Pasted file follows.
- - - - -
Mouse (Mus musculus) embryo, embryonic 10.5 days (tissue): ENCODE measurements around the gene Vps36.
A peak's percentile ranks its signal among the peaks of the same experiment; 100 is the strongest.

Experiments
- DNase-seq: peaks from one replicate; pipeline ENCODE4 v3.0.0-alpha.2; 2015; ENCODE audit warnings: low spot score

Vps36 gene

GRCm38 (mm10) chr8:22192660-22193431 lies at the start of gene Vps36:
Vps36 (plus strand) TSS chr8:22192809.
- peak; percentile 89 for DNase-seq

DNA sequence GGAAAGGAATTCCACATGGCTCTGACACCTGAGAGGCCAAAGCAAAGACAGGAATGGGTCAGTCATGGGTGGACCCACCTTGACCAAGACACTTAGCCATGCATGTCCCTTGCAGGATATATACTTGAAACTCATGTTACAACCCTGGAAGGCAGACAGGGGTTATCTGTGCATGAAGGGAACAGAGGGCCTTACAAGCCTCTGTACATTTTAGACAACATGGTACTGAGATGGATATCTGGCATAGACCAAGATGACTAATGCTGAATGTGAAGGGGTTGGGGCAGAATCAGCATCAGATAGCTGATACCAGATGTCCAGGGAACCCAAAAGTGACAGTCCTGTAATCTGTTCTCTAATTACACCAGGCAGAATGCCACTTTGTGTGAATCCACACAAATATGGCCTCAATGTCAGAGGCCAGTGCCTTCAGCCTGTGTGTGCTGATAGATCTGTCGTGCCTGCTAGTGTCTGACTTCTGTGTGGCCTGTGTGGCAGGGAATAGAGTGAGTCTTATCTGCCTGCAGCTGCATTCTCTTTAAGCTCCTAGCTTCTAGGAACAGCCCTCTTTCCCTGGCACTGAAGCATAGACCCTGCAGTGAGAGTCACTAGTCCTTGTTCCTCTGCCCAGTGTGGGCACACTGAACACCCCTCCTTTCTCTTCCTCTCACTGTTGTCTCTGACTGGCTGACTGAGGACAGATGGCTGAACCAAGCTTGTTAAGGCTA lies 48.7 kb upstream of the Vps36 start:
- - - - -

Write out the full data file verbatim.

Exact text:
Mouse (Mus musculus) embryo, embryonic 10.5 days (tissue): ENCODE measurements around the gene Vps36.
A peak's percentile ranks its signal among the peaks of the same experiment; 100 is the strongest.

Experiments
- DNase-seq: peaks from one replicate; pipeline ENCODE4 v3.0.0-alpha.2; 2015; ENCODE audit warnings: low spot score

Vps36 gene

GRCm38 (mm10) chr8:22192660-22193431 lies at the start of gene Vps36:
Vps36 (plus strand) TSS chr8:22192809.
- peak; percentile 89 for DNase-seq

DNA sequence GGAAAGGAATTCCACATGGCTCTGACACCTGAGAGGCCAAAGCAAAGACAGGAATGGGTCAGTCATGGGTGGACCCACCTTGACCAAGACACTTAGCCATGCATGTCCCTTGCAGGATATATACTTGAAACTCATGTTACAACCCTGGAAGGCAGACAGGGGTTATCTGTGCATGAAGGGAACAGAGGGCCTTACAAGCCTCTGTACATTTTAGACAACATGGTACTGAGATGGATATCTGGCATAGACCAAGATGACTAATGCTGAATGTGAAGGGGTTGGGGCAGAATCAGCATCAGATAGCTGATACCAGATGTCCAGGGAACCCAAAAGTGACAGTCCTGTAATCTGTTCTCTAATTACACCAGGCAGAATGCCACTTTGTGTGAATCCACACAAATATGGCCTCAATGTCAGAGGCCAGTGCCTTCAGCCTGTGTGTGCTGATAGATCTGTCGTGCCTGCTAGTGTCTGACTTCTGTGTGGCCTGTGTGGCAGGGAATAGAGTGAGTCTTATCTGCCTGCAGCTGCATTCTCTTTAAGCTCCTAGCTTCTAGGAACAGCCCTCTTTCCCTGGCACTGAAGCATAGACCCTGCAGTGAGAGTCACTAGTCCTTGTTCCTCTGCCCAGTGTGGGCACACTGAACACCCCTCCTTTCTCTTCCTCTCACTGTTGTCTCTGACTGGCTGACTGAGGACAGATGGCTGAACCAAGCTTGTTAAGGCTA lies 48.7 kb upstream of the Vps36 start: